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    Quote Originally Posted by Tendrin View Post
    Even the best writers begin to wear out their welcome eventually.
    Exactly. And Bendis lasted longer on the character than Stan Lee did, but it's past time for him to go.

  5. #140
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    Thats racist against the racists!

    Humans are catagorical, were specifically wired to be wary of anything too different from us. Just wait till the sentient slime monsters or 800 foot tall bug aliens land and try to integrate into our culture.

    I kinda like racism, its bullcrap to try and force everyone to get along and agree based on some nonfunctional touchey feely belief. Just for fun sometime ask some random asians what they think of blacks, or random blacks what they think of hispanics, etc. Unless your on a school campus or some regional island of liberalism the answers will probably offend you. The country is more divided now than it was in the 50s. Maybe you can pin it on economics, but everybody knows what neighborhoods are white, and what ones are black, and asian, and hispanic. It just works out that way despite a HUGE amount of money, laws and social engineering spent to change it.

    I remember being amazed when I first learned the racial pecking orders between asian countries/nationalities. Every things soo black and white in America that I never considered that there are alot of Chinese that dislike the Japanese and vice versa, and then both had unflattering things to say about Koreans. Humans are hilarious.

    Maybe Im just rebellious and think that when everybody tells you to do something, or think a certain way.... do the opposite.

    I havent read much of Miles Spidey yet but I plan to buy more and I like what I've read so far.

  6. #141
    Be Right Back... Spike-X's Avatar
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    Quote Originally Posted by toddx77 View Post
    we live in a world where political correctness affect us all.
    In what way?

    Quote Originally Posted by toddx77 View Post
    It is not a problem of non-heterosexual, non-christians, and non-white characters getting created it is the fact Marvel and DC feel the need to announce them before they appear in the comics and make a big deal out of them that draw these accusations of political correctness.
    They announce big events happening in their comics all the time. Why is it automatically 'political correctness' when it involves a non-white character?
    Christ, do I have to do all the thinking for the entire fucking Internet? - Michael P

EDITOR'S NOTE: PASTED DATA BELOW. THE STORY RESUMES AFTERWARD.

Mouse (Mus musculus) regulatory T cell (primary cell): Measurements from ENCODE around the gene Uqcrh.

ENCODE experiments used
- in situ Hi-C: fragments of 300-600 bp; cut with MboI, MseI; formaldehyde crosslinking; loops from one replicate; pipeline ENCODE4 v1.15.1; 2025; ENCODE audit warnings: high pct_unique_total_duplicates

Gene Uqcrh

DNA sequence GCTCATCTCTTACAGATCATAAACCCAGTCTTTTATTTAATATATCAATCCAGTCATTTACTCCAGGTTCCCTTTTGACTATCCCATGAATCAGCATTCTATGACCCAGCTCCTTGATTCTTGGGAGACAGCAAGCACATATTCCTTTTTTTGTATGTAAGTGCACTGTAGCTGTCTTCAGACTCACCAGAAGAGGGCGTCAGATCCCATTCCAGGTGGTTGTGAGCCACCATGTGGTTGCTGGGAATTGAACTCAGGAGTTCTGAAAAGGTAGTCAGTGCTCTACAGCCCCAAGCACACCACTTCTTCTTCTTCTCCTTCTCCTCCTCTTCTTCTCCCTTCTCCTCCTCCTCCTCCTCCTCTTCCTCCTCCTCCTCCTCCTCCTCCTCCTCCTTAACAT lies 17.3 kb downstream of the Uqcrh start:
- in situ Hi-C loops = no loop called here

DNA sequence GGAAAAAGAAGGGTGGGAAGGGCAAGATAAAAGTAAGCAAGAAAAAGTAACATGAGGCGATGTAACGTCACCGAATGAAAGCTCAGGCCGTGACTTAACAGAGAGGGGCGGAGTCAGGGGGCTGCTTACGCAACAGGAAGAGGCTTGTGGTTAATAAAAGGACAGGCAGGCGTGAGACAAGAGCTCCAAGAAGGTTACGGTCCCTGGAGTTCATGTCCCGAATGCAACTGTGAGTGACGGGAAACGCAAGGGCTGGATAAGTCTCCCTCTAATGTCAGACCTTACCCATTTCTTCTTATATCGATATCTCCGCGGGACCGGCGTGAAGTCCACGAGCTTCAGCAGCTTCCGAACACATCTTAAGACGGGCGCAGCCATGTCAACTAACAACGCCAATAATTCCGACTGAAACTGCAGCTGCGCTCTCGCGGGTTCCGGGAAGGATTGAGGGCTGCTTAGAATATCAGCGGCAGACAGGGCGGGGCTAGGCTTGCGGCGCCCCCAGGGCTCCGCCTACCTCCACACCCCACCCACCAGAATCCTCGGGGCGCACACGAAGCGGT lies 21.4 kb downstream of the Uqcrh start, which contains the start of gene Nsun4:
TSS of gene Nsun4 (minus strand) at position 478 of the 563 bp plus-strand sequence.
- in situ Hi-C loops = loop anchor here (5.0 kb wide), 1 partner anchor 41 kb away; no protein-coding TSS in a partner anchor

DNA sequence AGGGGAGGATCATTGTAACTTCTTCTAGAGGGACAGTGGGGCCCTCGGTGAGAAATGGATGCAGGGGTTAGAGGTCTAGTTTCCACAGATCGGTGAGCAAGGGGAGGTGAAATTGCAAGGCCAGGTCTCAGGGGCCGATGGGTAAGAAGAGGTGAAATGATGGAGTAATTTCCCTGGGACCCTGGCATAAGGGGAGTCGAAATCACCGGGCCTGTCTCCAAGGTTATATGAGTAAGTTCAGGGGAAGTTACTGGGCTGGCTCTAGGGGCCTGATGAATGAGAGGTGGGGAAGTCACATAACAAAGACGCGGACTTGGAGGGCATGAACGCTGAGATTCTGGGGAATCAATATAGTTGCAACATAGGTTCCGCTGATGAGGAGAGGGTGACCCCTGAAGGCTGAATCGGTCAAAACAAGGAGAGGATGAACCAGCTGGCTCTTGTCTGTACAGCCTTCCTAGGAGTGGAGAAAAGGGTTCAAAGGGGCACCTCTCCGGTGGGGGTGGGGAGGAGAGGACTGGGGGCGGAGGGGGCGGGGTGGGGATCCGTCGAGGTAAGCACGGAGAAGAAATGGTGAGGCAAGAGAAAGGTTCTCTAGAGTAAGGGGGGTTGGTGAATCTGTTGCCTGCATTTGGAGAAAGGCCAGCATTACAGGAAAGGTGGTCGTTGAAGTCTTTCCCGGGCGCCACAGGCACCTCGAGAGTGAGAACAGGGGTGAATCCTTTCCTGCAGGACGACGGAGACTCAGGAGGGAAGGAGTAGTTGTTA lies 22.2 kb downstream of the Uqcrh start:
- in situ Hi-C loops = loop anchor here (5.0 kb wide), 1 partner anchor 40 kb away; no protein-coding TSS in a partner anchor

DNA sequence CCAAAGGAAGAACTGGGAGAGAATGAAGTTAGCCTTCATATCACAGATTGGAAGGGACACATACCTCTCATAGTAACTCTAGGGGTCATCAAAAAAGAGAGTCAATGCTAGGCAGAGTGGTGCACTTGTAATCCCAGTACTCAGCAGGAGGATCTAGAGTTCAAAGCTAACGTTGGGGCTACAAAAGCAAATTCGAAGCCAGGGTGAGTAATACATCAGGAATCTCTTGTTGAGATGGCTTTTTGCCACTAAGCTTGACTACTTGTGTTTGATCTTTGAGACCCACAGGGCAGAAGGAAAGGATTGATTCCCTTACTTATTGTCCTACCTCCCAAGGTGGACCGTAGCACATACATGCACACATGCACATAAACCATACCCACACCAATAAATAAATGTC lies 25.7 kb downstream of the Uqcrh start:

7. #142

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    Quote Originally Posted by Kymeric View Post
    Thats racist against the racists!

    Humans are catagorical, were specifically wired to be wary of anything too different from us. Just wait till the sentient slime monsters or 800 foot tall bug aliens land and try to integrate into our culture.

    I kinda like racism, its bullcrap to try and force everyone to get along and agree based on some nonfunctional touchey feely belief. Just for fun sometime ask some random asians what they think of blacks, or random blacks what they think of hispanics, etc. Unless your on a school campus or some regional island of liberalism the answers will probably offend you. The country is more divided now than it was in the 50s. Maybe you can pin it on economics, but everybody knows what neighborhoods are white, and what ones are black, and asian, and hispanic. It just works out that way despite a HUGE amount of money, laws and social engineering spent to change it.

    I remember being amazed when I first learned the racial pecking orders between asian countries/nationalities. Every things soo black and white in America that I never considered that there are alot of Chinese that dislike the Japanese and vice versa, and then both had unflattering things to say about Koreans. Humans are hilarious.

    Maybe Im just rebellious and think that when everybody tells you to do something, or think a certain way.... do the opposite.

    I havent read much of Miles Spidey yet but I plan to buy more and I like what I've read so far.
    People are basically the same when you get down to it. There are nice, insecure, angry, sadistic, loving, indifferent, boring, eccentric, and anything else you could think of people everywhere. The only difference is the land around us, how thats impacted the people that lived before them and what that means to ones surrounding as they develop.

    Dehumanizing people by treating them as something non-human, as something you can determine by demographic alone is inherently wrong and has lead to many problems over time.

    Peoples problems between one another based on race stem from an unfamiliar mind's ignorant perception of one group being reenforced by constant simplifying of that group as acting in that way.

    Of course I can't tell you or anybody else what to think, I can only tell you why i believe in something and what consequences can come from doing certain things.

    I'm a believer that the point in which somebody can be told to stop doing something is the point where their ability to do something is hindering another's. Common reason should tell us how to determine what to value more, and to what scale of importance it should hold.